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James Crossley (1800–1883) was an English author, bibliophile and literary scholar, by profession he was a lawyer.

Life

He was born in Halifax, and moved to Manchester in 1816.[1] Some of his early essays were published in the Retrospective Review.[2]

He perpetrated a literary fraud, the forging of Fragment on Mummies, supposedly by Sir Thomas Browne, that was a highly successful hoax.[3] The bogus nature of the Fragment, given by Crossley to George Wilkin to publish, is now regarded as highly probable but Crossley never precisely confessed to it.[4]

He set up the Chetham Society in 1843, with Thomas Corser, Francis Robert Raines and others: it was named after Humphrey Chetham and its purpose was to edit and publish historical works relating to Lancashire and Cheshire. In the following years he personally edited many of its publications:[5][6][7] including the Autobiographical tracts of John Dee (1851),[8] and the Diary of John Worthington.

He is said to have collected 100,000 books at his residence in Chorlton on Medlock and later Stocks House, Cheetham.[9][10] He supplied the novelist William Ainsworth with historical material and ideas; he was in business with Ainsworth's father Thomas, and their friendship was lifelong.[11][12]

Notes

  1. ^ http://www.british-history.ac.uk/report.aspx?compid=41404
  2. ^ Campbell, Jane (1972) The Retrospective Review 1820-1828 and the Revival of 17th Century Poetry; p. 14.
  3. ^ Kane, Robert J. (1933) James Crossley, Sir Thomas Browne, and the Fragment on Mummies, in: "The Review of English Studies", Vol. 9, No. 35 (Jul., 1933), pp. 266-274.
  4. ^ Schwyzer, Philip (2007) Archaeologies of English Renaissance Literature; p. 152.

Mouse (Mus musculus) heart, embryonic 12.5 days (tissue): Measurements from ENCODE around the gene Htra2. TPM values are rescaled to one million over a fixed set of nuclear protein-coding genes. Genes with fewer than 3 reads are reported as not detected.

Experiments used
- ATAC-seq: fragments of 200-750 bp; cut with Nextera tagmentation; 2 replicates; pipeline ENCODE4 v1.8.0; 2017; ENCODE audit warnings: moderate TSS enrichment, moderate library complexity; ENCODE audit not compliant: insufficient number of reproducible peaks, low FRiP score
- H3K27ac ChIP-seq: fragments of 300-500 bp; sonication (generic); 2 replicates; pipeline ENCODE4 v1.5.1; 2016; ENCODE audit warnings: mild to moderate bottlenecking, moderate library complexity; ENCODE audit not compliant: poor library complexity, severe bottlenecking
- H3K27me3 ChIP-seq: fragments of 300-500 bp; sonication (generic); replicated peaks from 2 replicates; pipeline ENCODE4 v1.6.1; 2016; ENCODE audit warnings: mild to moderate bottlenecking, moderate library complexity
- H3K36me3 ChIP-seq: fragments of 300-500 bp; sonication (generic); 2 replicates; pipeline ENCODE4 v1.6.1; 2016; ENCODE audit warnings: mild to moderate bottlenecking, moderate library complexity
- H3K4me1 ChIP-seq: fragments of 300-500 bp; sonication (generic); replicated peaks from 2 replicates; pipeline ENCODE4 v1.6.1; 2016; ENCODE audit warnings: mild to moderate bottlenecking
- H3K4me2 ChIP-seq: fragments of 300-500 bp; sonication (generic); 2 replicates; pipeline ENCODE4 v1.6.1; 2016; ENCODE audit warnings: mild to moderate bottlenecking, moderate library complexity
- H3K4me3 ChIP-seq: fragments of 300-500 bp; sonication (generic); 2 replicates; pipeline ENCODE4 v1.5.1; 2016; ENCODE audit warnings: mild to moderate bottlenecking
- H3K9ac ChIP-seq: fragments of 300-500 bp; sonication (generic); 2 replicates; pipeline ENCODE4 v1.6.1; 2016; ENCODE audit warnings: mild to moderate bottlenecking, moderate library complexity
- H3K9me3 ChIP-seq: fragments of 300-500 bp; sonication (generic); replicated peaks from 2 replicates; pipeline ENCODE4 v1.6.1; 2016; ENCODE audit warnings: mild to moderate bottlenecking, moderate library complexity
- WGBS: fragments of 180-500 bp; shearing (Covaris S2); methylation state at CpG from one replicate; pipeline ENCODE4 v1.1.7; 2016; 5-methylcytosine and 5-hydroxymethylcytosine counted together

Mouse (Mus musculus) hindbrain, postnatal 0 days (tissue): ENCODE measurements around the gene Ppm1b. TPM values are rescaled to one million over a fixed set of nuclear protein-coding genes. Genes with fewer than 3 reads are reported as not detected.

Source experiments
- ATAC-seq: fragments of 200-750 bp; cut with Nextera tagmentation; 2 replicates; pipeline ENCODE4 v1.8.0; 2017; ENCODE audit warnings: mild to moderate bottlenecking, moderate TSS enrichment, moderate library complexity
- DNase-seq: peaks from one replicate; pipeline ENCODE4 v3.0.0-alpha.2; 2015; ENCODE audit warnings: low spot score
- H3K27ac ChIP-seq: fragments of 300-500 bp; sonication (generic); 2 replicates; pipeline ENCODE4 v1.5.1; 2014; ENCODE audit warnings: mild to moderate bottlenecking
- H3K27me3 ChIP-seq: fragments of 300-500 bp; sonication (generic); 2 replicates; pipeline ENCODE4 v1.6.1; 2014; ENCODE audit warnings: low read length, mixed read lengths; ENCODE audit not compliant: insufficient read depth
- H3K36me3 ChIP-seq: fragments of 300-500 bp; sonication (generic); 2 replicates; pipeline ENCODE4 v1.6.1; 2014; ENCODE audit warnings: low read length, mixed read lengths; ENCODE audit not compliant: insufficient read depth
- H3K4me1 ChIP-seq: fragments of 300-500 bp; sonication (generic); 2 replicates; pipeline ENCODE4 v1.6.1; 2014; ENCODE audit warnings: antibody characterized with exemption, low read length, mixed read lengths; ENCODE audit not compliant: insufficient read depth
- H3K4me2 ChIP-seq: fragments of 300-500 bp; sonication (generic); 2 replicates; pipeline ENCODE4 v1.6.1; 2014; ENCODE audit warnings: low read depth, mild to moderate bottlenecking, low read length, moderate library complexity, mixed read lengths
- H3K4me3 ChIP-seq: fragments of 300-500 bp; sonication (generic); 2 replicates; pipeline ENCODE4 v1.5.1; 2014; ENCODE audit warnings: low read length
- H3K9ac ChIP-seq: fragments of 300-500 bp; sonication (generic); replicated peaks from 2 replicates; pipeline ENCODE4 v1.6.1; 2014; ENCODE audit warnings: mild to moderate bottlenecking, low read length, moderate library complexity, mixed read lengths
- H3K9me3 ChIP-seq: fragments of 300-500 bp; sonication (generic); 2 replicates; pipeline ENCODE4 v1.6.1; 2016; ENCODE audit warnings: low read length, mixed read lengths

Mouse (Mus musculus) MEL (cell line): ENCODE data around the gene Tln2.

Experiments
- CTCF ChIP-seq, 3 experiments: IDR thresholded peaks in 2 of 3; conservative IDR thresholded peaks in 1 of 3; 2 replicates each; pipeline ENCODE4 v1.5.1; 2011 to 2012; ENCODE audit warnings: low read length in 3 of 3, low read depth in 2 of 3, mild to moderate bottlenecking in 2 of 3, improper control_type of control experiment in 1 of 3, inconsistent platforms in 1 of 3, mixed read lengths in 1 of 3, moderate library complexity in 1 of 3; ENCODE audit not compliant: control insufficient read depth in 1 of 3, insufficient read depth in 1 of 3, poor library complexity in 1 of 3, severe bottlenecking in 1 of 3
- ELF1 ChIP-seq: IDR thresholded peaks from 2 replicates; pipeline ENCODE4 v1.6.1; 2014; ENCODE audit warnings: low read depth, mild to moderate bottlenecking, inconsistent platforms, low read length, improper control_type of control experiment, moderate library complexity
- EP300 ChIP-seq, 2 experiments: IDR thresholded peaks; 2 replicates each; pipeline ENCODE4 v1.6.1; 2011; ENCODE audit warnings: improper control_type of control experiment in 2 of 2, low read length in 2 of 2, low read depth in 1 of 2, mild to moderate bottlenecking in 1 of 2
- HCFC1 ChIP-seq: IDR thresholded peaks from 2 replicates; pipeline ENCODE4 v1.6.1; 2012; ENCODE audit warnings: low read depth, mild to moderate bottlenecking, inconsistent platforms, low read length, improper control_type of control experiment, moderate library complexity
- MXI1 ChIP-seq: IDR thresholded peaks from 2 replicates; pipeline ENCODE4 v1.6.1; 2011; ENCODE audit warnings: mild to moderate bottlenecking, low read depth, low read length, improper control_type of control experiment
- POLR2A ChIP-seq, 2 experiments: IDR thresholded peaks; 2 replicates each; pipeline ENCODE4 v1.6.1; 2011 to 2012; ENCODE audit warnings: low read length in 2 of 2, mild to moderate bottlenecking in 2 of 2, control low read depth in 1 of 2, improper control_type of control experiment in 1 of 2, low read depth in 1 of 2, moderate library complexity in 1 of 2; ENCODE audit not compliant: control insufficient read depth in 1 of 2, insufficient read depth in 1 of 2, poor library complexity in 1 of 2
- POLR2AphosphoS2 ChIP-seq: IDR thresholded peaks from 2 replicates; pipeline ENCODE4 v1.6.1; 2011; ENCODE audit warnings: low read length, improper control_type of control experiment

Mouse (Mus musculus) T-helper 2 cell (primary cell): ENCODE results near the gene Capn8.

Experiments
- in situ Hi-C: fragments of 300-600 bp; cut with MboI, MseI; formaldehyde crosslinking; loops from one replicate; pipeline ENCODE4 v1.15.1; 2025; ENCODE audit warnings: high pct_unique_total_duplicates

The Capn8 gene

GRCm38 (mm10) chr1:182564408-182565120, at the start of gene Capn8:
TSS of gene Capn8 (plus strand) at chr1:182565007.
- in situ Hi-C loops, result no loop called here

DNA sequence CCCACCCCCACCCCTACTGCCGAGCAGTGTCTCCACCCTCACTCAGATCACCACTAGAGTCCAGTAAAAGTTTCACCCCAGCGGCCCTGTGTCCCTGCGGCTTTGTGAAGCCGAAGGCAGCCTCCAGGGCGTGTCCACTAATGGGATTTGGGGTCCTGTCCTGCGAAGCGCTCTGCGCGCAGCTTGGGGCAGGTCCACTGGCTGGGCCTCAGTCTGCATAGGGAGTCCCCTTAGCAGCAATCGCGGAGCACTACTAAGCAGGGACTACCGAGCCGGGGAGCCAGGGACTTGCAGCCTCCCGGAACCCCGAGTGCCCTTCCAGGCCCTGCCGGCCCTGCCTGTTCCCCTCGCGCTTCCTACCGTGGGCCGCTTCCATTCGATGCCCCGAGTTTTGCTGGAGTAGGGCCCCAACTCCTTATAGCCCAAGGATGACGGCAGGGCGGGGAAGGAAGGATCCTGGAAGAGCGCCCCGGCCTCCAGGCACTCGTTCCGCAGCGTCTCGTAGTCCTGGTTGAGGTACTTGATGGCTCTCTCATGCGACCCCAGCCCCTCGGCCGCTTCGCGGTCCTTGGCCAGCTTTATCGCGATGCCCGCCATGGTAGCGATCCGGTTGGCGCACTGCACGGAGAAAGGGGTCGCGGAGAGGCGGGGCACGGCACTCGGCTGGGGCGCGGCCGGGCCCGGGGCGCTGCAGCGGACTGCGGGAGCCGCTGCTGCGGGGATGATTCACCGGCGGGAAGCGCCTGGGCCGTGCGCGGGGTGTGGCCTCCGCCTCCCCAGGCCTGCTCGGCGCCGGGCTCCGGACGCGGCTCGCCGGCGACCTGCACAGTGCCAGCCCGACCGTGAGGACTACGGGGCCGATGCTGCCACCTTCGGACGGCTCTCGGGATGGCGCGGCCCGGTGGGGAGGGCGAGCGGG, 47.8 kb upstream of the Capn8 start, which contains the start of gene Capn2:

5. ^ Concise Dictionary of National Biography
  6. ^ http://www.chethams.org.uk/Chetham_Society.htm
  7. ^ Levine, P. J. A. (2003) The Amateur and the Professional: Antiquarians, Historians and Archaeologists in Victorian England 1838-1886; p. 42.
  8. ^ http://www.johndee.org/charlotte/Appendix2.html
  9. ^ http://homepage.ntlworld.com/brenda.scragg/MANCHESTER%20BOOK%20COLLECTORS.htm
  10. ^ Swindells, Thomas. "Manchester Streets and Manchester Men (extract)". http://books.google.co.uk/books?id=Lo9yaYZZJrkC&pg=PA24&lpg=PA24&dq=stocks+house+cheetham&source=bl&ots=BUf78CZzSb&sig=-nO1NTVmodnrKRYa7oTtpz1zaB8&hl=en&ei=CwozSpXxG6LQjAfBzMySCg&sa=X&oi=book_result&ct=result&resnum=1. Retrieved 2009-06-13.  
  11. ^ Mitchell, Rosemary (2000) Picturing the Past: English History in Text and Image, 1830-1870; p. 104.
  12. ^ http://www.victorianweb.org/authors/ainsworth/bio.html

Further reading

  • Ellis, S. M. (1931) A Great Bibliophile: James Crossley in: Wilkie Collins, Le Fanu and others. London : Constable & Co. (reissued in 1951 by Constable)
  • Collins, Steve (2001) An Eminent Bibliophile and Man of Letters: James Crossley of Manchester, in: "Lancashire & Cheshire Antiquarian Society Transactions"; vol. 97 pp. 137-152
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